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Press Release - 12 September 2005

Organ retention, donation and trafficking

The global trade in death, dying and body parts

The contemporary commodity value of the human corpse is being exponentially increased by businesses operating in what is described as the 'global trade' in death, dying and body parts. The researcher has investigated the business practices of multi-national funeral home conglomerates and the ever-growing market value for human body parts/tissue in bio-medical service companies.

Covered by international trade agreements which are not beholden to any conventional judicial review, the global trade in death, dying and body parts often functions above the law of the modern nation-state. The trafficking in human cadavers and body parts is quickly becoming a lucrative global business for willing funeral home operators.

Contact:
John Troyer (University of Minnesota Minneapolis)
Tel: 001-612-870-4405


From understanding to implementation: meeting the needs of families affected by post mortem organ retention

The retention of hearts and other organs that were routinely removed at post mortem and stored without explicit consent of the next-of-kin came to public attention during an investigation in 1999 into the care of children receiving complex cardiac surgery at the Bristol Royal Infirmary. This finding triggered investigation into the practice of Alder Hey, other NHS Trusts and coroners’ services across the UK.

Some 30,000 families made enquiries about babies, children or adults, who may have been affected by organ retention. This process caused grief and distress for many families. Some family members were critical of the way the NHS responded to their need for support in dealing with organ retention.

The researchers worked with affected families to develop effective models of service that meet the needs of families and individuals affected by post mortem organ retention. Families’ bereavement needs were found to impact on their experience of organ retention highlighting issues of serial loss and renewal of grief.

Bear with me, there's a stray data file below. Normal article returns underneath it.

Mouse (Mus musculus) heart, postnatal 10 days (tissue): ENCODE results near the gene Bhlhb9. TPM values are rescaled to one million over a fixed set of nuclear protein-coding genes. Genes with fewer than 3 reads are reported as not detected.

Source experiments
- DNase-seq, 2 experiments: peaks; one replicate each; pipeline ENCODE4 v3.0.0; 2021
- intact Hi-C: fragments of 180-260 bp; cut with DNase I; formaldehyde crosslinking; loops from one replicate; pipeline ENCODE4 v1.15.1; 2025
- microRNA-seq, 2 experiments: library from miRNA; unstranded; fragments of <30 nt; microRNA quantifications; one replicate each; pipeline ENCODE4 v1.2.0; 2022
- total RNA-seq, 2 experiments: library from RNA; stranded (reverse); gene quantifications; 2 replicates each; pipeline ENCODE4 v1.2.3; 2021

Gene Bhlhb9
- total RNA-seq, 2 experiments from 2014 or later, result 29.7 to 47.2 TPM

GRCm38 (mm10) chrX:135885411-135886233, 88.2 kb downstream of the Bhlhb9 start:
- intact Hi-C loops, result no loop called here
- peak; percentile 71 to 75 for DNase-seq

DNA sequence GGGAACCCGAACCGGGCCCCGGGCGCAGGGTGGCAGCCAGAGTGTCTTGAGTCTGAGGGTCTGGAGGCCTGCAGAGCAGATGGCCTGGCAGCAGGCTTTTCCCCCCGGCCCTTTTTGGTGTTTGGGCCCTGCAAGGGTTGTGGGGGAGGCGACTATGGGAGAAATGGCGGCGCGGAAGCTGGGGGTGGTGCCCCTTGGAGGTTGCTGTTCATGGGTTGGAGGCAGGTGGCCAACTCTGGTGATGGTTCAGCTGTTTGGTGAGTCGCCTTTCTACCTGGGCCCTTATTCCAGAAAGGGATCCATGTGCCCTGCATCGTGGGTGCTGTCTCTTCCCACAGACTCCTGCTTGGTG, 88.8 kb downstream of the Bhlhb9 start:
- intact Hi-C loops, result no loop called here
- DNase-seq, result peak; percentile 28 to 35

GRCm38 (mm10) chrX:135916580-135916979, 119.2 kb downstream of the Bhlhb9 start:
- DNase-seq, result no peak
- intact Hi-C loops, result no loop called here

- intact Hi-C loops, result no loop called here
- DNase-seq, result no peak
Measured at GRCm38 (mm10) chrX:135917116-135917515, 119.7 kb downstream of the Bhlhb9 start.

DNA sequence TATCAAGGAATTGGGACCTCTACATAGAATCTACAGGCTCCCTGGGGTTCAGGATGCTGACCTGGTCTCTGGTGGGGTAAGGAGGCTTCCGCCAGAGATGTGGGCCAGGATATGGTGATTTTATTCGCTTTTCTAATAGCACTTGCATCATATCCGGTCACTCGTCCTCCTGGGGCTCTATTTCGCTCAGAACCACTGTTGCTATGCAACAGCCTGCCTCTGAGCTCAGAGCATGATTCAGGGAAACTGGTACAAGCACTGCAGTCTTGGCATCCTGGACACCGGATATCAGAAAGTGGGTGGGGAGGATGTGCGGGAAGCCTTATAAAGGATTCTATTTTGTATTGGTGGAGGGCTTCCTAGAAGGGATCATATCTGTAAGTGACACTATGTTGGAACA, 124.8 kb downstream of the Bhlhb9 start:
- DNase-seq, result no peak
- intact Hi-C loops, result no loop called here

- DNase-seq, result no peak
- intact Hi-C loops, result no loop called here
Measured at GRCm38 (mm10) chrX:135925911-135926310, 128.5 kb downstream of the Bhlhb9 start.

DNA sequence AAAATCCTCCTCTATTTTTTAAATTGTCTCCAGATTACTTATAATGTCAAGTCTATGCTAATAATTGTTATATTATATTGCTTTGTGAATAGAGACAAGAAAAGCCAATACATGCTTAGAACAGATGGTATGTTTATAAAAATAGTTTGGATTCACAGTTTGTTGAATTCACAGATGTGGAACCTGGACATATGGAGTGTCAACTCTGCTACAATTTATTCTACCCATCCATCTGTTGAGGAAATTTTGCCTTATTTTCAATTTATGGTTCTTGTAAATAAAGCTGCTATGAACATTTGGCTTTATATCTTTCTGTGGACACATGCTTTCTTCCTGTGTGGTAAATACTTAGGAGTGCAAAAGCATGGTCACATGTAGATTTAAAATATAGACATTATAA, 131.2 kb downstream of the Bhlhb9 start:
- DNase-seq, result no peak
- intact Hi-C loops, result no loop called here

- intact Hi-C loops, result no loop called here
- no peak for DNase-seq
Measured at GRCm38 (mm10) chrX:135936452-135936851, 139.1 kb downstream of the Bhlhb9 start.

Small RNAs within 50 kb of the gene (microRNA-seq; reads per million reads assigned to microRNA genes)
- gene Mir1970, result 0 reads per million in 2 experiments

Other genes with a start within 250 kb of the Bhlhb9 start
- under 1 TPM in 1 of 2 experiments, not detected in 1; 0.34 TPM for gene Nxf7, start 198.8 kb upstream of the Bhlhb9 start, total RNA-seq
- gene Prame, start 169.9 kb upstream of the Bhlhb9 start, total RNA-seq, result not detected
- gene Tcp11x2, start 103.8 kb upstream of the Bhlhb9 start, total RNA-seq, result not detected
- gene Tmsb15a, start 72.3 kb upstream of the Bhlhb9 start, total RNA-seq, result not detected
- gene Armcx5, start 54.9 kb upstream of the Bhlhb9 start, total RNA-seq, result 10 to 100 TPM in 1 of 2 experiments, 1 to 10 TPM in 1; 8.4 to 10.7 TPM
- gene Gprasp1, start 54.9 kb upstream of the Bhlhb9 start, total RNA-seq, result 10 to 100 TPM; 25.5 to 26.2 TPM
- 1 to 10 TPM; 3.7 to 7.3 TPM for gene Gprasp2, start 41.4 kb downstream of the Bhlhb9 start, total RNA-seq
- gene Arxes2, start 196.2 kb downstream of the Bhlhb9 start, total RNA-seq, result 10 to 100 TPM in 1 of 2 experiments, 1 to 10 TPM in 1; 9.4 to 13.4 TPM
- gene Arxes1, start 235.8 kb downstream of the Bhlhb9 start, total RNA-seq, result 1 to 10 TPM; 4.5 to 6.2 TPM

Families needed information about what had happened to their deceased relatives and an apology for what had been done to them. Support groups played an important role in providing beneficiaries with information and support but a lack of resources left volunteers feeling overwhelmed. NHS Trusts initially underestimated the impact of organ retention and the resources that were needed to facilitate families’ enquiries. Best practice was linked to a philosophy that was founded upon team working, learning from mistakes, honesty, unreserved apologies and personalised and sensitive care.

Contact:
Magi Sque, (University of Southampton)
Tel: 023 8059 7970


Organ and tissue donation: a decision not to be regretted

End-of-life decisions remain with the living long after the death of a family member and have been implicated in abnormal and complicated grief. As families have a time limited opportunity to consider organ donation it is imperative that the approach and discussion about organ donation facilitates a decision that will not be regretted later, coming as it does at a time when family members are emotionally and cognitively ill equipped to respond to donation requests. Through a three-year study, the researchers sought to clarify the needs of family members throughout their decision-making about organ donation and their subsequent bereavement.

They identified four main categories which illustrated the issues that influenced families’ ability to agree or decline donation and their perception of the decision-making process. The categories explicated: concerns about knowledge of the deceased’s donation wish, views held by the extended family about donation, giving meaning to the death and events that occurred in the hospital that were perceived as positive or negative. Families who did not donate reported that their decision was influenced by: a lack of knowledge about the deceased’s wishes, poor communication about the brain injury and knowledge of what was happening to their relative, unsatisfactory rapport with health professionals, a perceived catalogue of poor care preceding the deterioration to death, the view that not enough had been done for the deceased and the forthright views of family members who were anti organ donation.

Contact:
Magi Sque (University of Southampton)
Tel: 023 8059 7970


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